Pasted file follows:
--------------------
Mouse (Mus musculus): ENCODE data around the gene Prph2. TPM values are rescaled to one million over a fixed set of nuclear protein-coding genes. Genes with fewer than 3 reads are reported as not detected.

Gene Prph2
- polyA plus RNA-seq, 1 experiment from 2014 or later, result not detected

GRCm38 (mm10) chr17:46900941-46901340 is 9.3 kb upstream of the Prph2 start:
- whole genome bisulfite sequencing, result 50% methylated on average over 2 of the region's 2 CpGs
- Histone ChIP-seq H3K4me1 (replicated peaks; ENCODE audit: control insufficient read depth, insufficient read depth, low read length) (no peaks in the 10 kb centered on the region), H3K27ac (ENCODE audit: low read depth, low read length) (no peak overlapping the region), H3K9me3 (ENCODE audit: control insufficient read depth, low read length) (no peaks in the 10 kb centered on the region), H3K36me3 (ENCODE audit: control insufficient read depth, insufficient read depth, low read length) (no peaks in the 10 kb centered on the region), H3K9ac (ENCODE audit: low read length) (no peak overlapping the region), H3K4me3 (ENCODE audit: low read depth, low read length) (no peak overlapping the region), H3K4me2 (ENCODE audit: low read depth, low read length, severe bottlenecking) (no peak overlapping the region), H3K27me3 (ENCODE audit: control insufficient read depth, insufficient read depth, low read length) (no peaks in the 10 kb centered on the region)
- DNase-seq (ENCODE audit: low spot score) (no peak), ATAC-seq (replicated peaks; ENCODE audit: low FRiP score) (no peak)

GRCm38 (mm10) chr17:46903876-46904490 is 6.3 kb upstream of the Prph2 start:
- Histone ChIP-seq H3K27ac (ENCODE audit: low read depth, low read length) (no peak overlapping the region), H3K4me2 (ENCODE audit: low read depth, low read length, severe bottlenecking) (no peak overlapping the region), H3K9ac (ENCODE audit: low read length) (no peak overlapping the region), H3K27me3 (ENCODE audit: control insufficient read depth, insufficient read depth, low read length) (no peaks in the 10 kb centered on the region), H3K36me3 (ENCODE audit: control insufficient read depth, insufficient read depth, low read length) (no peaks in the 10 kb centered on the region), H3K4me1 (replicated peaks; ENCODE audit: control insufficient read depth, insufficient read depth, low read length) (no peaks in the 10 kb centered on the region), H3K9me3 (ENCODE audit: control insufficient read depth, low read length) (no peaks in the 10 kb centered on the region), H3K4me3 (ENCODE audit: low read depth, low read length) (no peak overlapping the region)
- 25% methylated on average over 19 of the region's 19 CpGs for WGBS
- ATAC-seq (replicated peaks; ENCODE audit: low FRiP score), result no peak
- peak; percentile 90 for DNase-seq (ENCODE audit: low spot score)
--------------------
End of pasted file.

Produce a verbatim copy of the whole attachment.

Mouse (Mus musculus): ENCODE data around the gene Prph2. TPM values are rescaled to one million over a fixed set of nuclear protein-coding genes. Genes with fewer than 3 reads are reported as not detected.

Gene Prph2
- polyA plus RNA-seq, 1 experiment from 2014 or later, result not detected

GRCm38 (mm10) chr17:46900941-46901340 is 9.3 kb upstream of the Prph2 start:
- whole genome bisulfite sequencing, result 50% methylated on average over 2 of the region's 2 CpGs
- Histone ChIP-seq H3K4me1 (replicated peaks; ENCODE audit: control insufficient read depth, insufficient read depth, low read length) (no peaks in the 10 kb centered on the region), H3K27ac (ENCODE audit: low read depth, low read length) (no peak overlapping the region), H3K9me3 (ENCODE audit: control insufficient read depth, low read length) (no peaks in the 10 kb centered on the region), H3K36me3 (ENCODE audit: control insufficient read depth, insufficient read depth, low read length) (no peaks in the 10 kb centered on the region), H3K9ac (ENCODE audit: low read length) (no peak overlapping the region), H3K4me3 (ENCODE audit: low read depth, low read length) (no peak overlapping the region), H3K4me2 (ENCODE audit: low read depth, low read length, severe bottlenecking) (no peak overlapping the region), H3K27me3 (ENCODE audit: control insufficient read depth, insufficient read depth, low read length) (no peaks in the 10 kb centered on the region)
- DNase-seq (ENCODE audit: low spot score) (no peak), ATAC-seq (replicated peaks; ENCODE audit: low FRiP score) (no peak)

GRCm38 (mm10) chr17:46903876-46904490 is 6.3 kb upstream of the Prph2 start:
- Histone ChIP-seq H3K27ac (ENCODE audit: low read depth, low read length) (no peak overlapping the region), H3K4me2 (ENCODE audit: low read depth, low read length, severe bottlenecking) (no peak overlapping the region), H3K9ac (ENCODE audit: low read length) (no peak overlapping the region), H3K27me3 (ENCODE audit: control insufficient read depth, insufficient read depth, low read length) (no peaks in the 10 kb centered on the region), H3K36me3 (ENCODE audit: control insufficient read depth, insufficient read depth, low read length) (no peaks in the 10 kb centered on the region), H3K4me1 (replicated peaks; ENCODE audit: control insufficient read depth, insufficient read depth, low read length) (no peaks in the 10 kb centered on the region), H3K9me3 (ENCODE audit: control insufficient read depth, low read length) (no peaks in the 10 kb centered on the region), H3K4me3 (ENCODE audit: low read depth, low read length) (no peak overlapping the region)
- 25% methylated on average over 19 of the region's 19 CpGs for WGBS
- ATAC-seq (replicated peaks; ENCODE audit: low FRiP score), result no peak
- peak; percentile 90 for DNase-seq (ENCODE audit: low spot score)